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Regional cooperation in South East Europe: main initiatives

05 March 2008
by eub2 -- last modified 05 March 2008

The countries of South East Europe have made significant progress on regional cooperation in recent years, gradually assuming more ownership and responsibility for it. Regional cooperation constitutes an integral part of the region's European agenda.


Transition from the Stability Pact to the Regional Cooperation Council

The transition from the Stability Pact [1] towards a framework with a greater regional ownership has been largely completed.

At the summit of the South East Europe Cooperation Process (SEECP)[2] in May 2007 the leaders of the countries of the region decided to establish a Regional Cooperation Council (RCC) that would continue the cooperation, under the political guidance of the SEECP. A Secretary General was appointed (Mr. H. Biščević), a Secretariat was set up in Sarajevo, and a liaison office will soon be established in Brussels. On 28 February 2008, the RCC and its Secretary General took over from the Stability Pact and its Special Coordinator.

The RCC will focus on the following areas: economic and social development, infrastructure, justice and home affairs, security cooperation, building human capital, and parliamentary cooperation. It will pay due attention to social cohesion and gender mainstreaming. Emphasis will also be put on the role of civil society in regional cooperation.

The EU is represented in the RCC and is strongly supportive of the process

Central European Free Trade Agreement[3] (CEFTA)

In 2007, a new enlarged Central European Free Trade Agreement (CEFTA) entered into force. It includes all the Western Balkan region and Moldova and aims to create:

  • a regional free trade area with more than 90% of total trade and virtually all trade in industrial goods liberalised;
  • a simplified single system of rules that will make it easier to trade within the region.

The Agreement includes also provisions in the areas of harmonisation of rules, technical standards, services, competition, government procurement and protection of intellectual property rights. A Secretariat will be set up in Brussels.

Regional trade integration is of crucial importance to the Western Balkans, and a key element of EU policy for the region. Through increased economic ties, the countries of the region will be able to create a stronger basis for economic development, and will thus be better prepared to eventually join the Union. An integrated regional market will also increase the attractiveness of the various countries for much needed foreign investment. CEFTA complements the trade integration of the Western Balkan countries with the EU provided by the Stabilisation and Association Agreements (SAAs). CEFTA will also contribute to prepare the countries that have not yet acceded to the World Trade Organisation to do so.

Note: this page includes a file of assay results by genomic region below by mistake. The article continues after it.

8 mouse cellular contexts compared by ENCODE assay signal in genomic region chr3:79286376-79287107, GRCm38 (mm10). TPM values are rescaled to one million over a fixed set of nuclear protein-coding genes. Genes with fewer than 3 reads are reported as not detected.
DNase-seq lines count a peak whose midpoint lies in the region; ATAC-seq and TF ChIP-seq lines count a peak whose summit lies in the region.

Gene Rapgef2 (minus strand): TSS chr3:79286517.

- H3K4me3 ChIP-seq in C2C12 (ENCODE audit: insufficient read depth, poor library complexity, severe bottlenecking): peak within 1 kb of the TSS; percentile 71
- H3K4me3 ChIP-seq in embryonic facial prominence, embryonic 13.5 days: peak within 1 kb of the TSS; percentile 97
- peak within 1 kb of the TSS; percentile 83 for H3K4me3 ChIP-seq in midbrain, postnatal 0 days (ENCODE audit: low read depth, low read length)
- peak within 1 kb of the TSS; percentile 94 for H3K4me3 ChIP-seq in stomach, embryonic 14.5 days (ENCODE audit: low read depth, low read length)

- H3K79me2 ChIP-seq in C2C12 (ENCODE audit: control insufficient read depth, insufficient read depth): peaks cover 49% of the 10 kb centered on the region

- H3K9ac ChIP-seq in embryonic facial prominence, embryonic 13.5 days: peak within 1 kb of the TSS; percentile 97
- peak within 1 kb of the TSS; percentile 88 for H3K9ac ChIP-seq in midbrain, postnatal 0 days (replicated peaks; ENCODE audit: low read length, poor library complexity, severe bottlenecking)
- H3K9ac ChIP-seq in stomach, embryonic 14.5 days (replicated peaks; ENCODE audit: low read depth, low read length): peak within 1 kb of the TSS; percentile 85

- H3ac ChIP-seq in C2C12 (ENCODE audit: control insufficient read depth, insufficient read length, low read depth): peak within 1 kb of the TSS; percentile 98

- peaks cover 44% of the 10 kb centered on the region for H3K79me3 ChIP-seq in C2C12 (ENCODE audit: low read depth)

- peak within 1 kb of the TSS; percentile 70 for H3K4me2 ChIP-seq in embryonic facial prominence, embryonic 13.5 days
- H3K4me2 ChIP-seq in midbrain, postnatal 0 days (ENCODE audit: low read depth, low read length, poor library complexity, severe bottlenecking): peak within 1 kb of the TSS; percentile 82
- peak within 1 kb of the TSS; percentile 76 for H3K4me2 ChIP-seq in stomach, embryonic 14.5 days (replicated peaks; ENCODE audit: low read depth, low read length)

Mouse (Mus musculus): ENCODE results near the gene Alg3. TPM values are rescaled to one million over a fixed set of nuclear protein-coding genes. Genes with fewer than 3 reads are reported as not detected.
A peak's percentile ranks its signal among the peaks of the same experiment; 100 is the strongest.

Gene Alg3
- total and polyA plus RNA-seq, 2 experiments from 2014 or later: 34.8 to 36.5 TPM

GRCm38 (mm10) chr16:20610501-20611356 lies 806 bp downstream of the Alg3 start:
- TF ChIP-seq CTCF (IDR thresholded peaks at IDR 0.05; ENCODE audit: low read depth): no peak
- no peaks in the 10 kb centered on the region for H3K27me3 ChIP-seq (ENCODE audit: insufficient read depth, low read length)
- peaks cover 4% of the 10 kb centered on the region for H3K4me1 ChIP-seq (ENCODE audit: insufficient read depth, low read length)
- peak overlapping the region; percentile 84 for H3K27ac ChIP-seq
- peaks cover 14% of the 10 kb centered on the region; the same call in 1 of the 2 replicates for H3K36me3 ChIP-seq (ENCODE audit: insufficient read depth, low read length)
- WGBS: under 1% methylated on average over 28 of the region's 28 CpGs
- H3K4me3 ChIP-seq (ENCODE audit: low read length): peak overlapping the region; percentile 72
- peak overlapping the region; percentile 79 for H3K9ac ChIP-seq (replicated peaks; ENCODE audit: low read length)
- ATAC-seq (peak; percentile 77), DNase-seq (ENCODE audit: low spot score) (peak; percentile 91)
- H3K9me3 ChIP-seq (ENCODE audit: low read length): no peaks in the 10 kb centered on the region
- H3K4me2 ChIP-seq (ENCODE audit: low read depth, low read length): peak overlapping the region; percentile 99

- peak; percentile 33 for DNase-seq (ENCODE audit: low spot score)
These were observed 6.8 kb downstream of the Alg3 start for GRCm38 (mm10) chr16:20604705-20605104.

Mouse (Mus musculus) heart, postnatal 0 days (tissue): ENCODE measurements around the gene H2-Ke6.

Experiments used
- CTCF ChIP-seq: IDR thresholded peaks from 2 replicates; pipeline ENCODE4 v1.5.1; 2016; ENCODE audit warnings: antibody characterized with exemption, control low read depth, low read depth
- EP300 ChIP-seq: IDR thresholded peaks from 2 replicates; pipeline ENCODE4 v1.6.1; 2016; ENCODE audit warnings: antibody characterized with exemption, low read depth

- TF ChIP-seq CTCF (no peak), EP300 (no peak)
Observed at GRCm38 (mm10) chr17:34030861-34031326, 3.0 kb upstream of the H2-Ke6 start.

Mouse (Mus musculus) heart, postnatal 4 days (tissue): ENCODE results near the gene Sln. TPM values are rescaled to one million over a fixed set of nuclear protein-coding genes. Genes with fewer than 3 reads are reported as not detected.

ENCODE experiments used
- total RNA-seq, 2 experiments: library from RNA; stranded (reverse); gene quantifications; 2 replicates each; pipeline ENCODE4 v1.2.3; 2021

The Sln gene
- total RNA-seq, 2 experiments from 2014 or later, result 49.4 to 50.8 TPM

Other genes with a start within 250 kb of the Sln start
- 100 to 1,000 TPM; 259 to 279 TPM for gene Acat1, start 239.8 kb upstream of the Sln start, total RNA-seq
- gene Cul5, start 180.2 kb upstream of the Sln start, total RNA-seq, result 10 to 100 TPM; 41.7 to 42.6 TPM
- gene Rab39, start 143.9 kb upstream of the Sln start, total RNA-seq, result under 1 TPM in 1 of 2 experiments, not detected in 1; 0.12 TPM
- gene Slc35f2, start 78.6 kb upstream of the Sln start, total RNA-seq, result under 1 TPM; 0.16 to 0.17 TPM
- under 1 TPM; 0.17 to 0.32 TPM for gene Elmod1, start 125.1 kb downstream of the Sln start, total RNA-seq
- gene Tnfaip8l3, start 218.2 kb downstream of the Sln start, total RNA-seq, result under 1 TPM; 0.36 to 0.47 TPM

The European Commission provides technical assistance to facilitate the implementation of the agreement and financial support for the CEFTA secretariat.

Energy Community Treaty

The Treaty establishing the Energy Community in South East Europe, in force since July 2006, extends the EU internal energy market to the countries of the region. It establishes a stable regulatory and market framework capable of attracting investment in energy generation, transmission and networks. The single regulatory space in the region, aligned with EU legislation, will help overcome market fragmentation, enhance security of supply, and contribute to improving the state of the environment.

All institutions provided for in this Treaty have been set up and are operating. In 2007 the Ministers agreed to amend the Treaty to take account of new EU directives on safeguarding security of electricity and gas supplies and infrastructure investment. They also adopted an indicative list of priority infrastructure projects for the region. In October 2007 a Memorandum of Understanding was signed to better address the social dimension of the Energy Community.

The European Community is a full participant in the Energy Community and supports financially its Secretariat, which is based in Vienna.

The Stability Pact for South East Europe, established in 1999, has been the main regional scheme in the Balkans, focusing on promoting regional cooperation and coordinating international assistance. It has gathered the countries of the region (Albania, Bosnia and Herzegovina, Bulgaria, Croatia, the former Yugoslav Republic of Macedonia, Montenegro, Romania, Serbia as well as Moldova), the EU Member States, the Commission, other donor states and international organisations active in the region. Its Special Co-ordinator was appointed by the EU which also contributed to the financing of his office based in Brussels. Since 2002, the Special Co-ordinator has been Dr. Erhard Busek.

[2] The South East Europe Cooperation Process (SEECP) was founded in 1995 as a political forum for regional cooperation. Its participating states are Albania, Bosnia and Herzegovina, Bulgaria, Croatia, Greece, the former Yugoslav Republic of Macedonia, Moldova, Montenegro, Romania, Serbia, and Turkey.

[3] CEFTA was first established in 1992 and included countries of Central and South East Europe that now have joined the EU and therefore withdrew from CEFTA. In December 2006 the new CEFTA was signed by Albania, Bosnia and Herzegovina, Bulgaria, Croatia, the former Yugoslav Republic of Macedonia, Moldova, Montenegro, Romania, Serbia and UNMIK/Kosovo. Bulgaria and Romania withdrew from the Agreement, upon joining the EU on 1.1.2007.

Source: European Commission